An Unsung Cat: The Life and Music of Warne Marsh
Lennie Tristano ranks among the greatest and most original jazz musicians, a system creator who founded a school of modern jazz that was an alternative to bop. The Tristano school attracted few ardent followers because of its uniqueness. Even some of his earliest disciples, including guitarist Billy Bauer, went back to playing like mainstream stylists in the 1950s. Arguably Tristano’s strongest influence was exerted through one of the pianists he marked, Bill Evans, but very few jazz fans are aware of Tristano’s impact on Evans. Today, Tristano has been virtually forgotten. If that is the case, given his enormous achievements, how much of a chance is there to revive the reputation of one of his most brilliant students, tenor saxophonist Warne Marsh?
Safford Chamberlain, a college English teacher and one time student of Marsh, has certainly given it a good shot in his biography of Marsh, An Unsung Cat. And, happily, a companion CD has been issued on Storyville with the same name.
Both the book and CD are arranged in chronological order. Marsh was born in 1927 to a well-to-do Los Angeles family. Warne’s father, an Academy Award-winning cinematographer, was a professional musician in his teens, playing with the Hollywood Canteen Kids and Hoagy Carmichael’s Teenagers. On the CD Marsh is heard playing with the Teenagers in late 1945 or early 1946, taking an assured Ben Webster/Flip Phillips-style solo on “Apple Honey.” While stationed in the Army in New Jersey he began studying with Tristano in 1947. Tristano almost immediately had a profound effect on him, not only influencing his musical vocabulary but also instilling in him an “art for art’s sake” philosophy. Marsh remained an uncompromising musician throughout his career.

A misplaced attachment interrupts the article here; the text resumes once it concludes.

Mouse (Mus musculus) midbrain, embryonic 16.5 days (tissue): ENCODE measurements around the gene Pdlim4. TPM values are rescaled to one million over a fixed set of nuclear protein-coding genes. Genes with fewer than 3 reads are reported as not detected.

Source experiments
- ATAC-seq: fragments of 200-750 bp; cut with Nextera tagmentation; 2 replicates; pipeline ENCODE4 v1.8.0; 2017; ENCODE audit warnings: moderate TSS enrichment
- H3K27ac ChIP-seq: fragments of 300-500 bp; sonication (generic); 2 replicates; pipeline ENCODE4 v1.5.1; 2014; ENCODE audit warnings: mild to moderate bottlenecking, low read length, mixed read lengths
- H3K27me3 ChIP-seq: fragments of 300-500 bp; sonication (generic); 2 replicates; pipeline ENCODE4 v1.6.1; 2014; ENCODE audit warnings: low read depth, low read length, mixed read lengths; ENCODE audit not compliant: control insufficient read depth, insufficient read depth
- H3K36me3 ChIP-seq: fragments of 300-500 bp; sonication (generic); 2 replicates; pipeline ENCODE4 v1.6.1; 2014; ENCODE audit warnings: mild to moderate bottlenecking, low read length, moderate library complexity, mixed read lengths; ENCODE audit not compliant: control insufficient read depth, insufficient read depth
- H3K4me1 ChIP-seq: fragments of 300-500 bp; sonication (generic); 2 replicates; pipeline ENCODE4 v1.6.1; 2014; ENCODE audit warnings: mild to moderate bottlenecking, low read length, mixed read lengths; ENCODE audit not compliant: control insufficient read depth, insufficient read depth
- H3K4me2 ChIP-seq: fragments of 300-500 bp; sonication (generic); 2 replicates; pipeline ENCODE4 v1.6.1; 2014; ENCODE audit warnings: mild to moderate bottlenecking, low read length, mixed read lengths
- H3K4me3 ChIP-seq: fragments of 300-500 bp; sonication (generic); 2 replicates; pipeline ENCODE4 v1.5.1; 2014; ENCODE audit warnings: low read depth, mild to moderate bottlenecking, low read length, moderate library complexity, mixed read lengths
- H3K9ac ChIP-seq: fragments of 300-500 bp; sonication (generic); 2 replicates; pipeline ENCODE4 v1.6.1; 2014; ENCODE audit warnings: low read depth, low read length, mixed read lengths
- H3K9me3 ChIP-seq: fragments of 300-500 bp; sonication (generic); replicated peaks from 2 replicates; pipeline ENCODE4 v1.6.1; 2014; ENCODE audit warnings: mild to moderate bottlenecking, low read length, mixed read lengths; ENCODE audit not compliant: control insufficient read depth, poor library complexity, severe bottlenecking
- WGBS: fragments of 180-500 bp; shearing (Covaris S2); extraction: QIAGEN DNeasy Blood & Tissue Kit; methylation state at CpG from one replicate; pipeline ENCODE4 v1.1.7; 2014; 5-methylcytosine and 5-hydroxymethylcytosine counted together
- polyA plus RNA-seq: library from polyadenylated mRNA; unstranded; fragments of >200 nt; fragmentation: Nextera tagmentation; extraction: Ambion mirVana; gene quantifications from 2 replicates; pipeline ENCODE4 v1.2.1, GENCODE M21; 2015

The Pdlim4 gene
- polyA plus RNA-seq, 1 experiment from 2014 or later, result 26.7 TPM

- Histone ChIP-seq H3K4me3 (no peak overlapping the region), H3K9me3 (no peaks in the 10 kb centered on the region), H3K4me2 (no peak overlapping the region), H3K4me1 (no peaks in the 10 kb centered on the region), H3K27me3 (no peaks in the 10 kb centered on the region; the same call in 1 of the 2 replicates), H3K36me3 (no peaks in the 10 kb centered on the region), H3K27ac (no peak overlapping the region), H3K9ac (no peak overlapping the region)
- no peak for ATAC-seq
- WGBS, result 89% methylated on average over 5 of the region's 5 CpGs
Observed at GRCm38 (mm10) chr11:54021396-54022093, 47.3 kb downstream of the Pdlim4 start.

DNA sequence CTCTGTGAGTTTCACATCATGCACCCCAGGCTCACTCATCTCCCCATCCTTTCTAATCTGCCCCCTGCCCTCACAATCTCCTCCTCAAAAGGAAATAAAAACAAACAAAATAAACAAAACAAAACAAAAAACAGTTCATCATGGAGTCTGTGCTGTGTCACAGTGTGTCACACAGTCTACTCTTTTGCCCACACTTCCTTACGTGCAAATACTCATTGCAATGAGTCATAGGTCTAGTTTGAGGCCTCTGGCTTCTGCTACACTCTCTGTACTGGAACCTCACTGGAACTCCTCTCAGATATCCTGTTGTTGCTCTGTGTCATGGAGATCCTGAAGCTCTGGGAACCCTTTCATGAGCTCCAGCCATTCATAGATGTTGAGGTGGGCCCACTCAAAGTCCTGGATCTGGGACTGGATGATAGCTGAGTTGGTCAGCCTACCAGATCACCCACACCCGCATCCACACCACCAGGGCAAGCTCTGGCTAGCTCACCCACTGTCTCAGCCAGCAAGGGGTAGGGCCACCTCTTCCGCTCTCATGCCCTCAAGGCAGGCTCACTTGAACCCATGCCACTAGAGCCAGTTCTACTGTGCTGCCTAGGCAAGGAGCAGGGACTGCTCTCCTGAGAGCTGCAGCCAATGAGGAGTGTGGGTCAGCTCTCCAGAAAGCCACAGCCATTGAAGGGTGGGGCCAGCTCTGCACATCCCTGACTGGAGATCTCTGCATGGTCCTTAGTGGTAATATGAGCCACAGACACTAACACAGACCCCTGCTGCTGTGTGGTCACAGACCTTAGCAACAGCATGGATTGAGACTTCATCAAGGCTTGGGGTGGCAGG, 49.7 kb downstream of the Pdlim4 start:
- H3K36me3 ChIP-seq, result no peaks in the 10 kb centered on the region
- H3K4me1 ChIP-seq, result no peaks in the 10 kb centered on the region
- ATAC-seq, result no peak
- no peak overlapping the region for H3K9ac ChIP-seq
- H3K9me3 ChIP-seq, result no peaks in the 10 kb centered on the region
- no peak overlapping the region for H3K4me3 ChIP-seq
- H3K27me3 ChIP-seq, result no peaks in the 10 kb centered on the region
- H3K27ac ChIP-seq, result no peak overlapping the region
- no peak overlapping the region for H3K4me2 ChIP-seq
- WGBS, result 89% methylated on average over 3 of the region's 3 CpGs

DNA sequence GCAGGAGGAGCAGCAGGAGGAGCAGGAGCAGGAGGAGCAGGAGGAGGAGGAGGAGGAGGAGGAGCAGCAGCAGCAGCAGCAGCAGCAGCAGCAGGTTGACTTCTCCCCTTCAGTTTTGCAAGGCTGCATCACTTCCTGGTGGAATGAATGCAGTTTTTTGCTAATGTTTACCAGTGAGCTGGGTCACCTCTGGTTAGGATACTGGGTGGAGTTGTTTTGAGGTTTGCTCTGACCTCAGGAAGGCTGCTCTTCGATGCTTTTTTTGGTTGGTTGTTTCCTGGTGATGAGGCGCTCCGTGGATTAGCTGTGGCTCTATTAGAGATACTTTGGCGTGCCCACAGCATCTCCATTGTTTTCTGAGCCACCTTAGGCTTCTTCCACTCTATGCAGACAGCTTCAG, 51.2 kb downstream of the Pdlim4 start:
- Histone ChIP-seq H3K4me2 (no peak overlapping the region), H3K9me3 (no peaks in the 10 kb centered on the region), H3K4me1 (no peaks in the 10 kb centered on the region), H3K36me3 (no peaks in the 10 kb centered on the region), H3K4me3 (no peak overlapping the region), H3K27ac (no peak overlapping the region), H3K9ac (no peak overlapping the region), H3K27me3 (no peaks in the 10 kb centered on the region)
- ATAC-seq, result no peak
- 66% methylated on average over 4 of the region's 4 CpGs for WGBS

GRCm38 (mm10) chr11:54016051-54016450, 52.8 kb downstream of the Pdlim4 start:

We next hear Marsh in 1949 on “Marshmallow” and “Tautology,” and already he’s a superb musician. His spot on “Tautology” is one of the greatest tenor-sax solos ever recorded, as a matter of fact; listen to the momentum he builds during the first eight bars of his second chorus: he nearly tears your head off. At this time Marsh’s relationship to Tristano was like Bud Powell’s or Milt Jackson’s to Charlie Parker. His vocabulary was rooted in Tristano’s.
Marsh’s choice of intervals, use of substitute chords, rhythmic displacement and triplet-oriented rhythmic conception were all influenced by Tristano. He accented very unpredictably and frequently ignored bar-line barriers. Lester Young also influenced him rhythmically, which is fairly obvious when Marsh plays spare, laid-back solos, and his light, pretty tone has a Young-like or even, at times, a Stan Getz-like quality, as on “Broadway,” cut in 1956 with Ted Brown’s band. In 1949 Marsh’s tone was fairly broad and consistent, but after 1955 he began using more timbral variety, sometimes producing nasal sonorities; he used the extreme upper register of the tenor sax effectively. At this time his work also became more angular.